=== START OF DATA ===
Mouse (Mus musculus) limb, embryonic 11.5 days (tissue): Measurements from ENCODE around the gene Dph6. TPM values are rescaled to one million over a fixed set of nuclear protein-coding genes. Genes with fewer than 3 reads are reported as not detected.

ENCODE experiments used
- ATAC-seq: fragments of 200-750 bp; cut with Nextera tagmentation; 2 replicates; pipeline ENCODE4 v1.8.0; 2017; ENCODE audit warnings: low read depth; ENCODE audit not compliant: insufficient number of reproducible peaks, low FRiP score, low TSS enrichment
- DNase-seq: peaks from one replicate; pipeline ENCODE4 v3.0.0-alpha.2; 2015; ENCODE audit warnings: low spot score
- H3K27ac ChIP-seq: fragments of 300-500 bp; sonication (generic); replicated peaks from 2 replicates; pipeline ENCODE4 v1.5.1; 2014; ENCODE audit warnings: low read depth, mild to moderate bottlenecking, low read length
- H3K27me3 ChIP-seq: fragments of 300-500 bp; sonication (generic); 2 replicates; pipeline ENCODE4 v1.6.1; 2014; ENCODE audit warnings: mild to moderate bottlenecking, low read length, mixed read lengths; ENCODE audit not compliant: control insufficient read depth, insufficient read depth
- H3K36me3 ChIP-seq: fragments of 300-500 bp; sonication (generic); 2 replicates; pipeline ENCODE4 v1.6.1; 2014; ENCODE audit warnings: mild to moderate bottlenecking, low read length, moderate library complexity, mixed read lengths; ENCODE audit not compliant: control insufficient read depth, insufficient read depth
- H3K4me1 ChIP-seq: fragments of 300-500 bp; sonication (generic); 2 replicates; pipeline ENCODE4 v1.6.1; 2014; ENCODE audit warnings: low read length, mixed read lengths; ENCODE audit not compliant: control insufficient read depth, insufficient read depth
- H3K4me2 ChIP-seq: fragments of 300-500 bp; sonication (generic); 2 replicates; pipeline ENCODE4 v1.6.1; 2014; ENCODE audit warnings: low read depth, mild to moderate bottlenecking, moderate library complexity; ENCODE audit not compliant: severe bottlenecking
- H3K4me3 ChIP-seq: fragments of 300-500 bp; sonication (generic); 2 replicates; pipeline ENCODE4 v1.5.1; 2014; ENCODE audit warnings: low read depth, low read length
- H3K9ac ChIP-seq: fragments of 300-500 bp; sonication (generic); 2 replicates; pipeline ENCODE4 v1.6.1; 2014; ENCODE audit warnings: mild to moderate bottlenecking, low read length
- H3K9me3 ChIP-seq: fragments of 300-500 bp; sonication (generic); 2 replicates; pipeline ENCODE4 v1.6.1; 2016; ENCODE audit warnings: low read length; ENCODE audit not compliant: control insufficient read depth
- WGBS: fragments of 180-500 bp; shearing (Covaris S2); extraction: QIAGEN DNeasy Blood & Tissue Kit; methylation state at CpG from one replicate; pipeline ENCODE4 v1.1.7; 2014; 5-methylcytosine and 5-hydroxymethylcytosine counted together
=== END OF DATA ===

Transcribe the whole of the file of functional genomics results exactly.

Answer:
Mouse (Mus musculus) limb, embryonic 11.5 days (tissue): Measurements from ENCODE around the gene Dph6. TPM values are rescaled to one million over a fixed set of nuclear protein-coding genes. Genes with fewer than 3 reads are reported as not detected.

ENCODE experiments used
- ATAC-seq: fragments of 200-750 bp; cut with Nextera tagmentation; 2 replicates; pipeline ENCODE4 v1.8.0; 2017; ENCODE audit warnings: low read depth; ENCODE audit not compliant: insufficient number of reproducible peaks, low FRiP score, low TSS enrichment
- DNase-seq: peaks from one replicate; pipeline ENCODE4 v3.0.0-alpha.2; 2015; ENCODE audit warnings: low spot score
- H3K27ac ChIP-seq: fragments of 300-500 bp; sonication (generic); replicated peaks from 2 replicates; pipeline ENCODE4 v1.5.1; 2014; ENCODE audit warnings: low read depth, mild to moderate bottlenecking, low read length
- H3K27me3 ChIP-seq: fragments of 300-500 bp; sonication (generic); 2 replicates; pipeline ENCODE4 v1.6.1; 2014; ENCODE audit warnings: mild to moderate bottlenecking, low read length, mixed read lengths; ENCODE audit not compliant: control insufficient read depth, insufficient read depth
- H3K36me3 ChIP-seq: fragments of 300-500 bp; sonication (generic); 2 replicates; pipeline ENCODE4 v1.6.1; 2014; ENCODE audit warnings: mild to moderate bottlenecking, low read length, moderate library complexity, mixed read lengths; ENCODE audit not compliant: control insufficient read depth, insufficient read depth
- H3K4me1 ChIP-seq: fragments of 300-500 bp; sonication (generic); 2 replicates; pipeline ENCODE4 v1.6.1; 2014; ENCODE audit warnings: low read length, mixed read lengths; ENCODE audit not compliant: control insufficient read depth, insufficient read depth
- H3K4me2 ChIP-seq: fragments of 300-500 bp; sonication (generic); 2 replicates; pipeline ENCODE4 v1.6.1; 2014; ENCODE audit warnings: low read depth, mild to moderate bottlenecking, moderate library complexity; ENCODE audit not compliant: severe bottlenecking
- H3K4me3 ChIP-seq: fragments of 300-500 bp; sonication (generic); 2 replicates; pipeline ENCODE4 v1.5.1; 2014; ENCODE audit warnings: low read depth, low read length
- H3K9ac ChIP-seq: fragments of 300-500 bp; sonication (generic); 2 replicates; pipeline ENCODE4 v1.6.1; 2014; ENCODE audit warnings: mild to moderate bottlenecking, low read length
- H3K9me3 ChIP-seq: fragments of 300-500 bp; sonication (generic); 2 replicates; pipeline ENCODE4 v1.6.1; 2016; ENCODE audit warnings: low read length; ENCODE audit not compliant: control insufficient read depth
- WGBS: fragments of 180-500 bp; shearing (Covaris S2); extraction: QIAGEN DNeasy Blood & Tissue Kit; methylation state at CpG from one replicate; pipeline ENCODE4 v1.1.7; 2014; 5-methylcytosine and 5-hydroxymethylcytosine counted together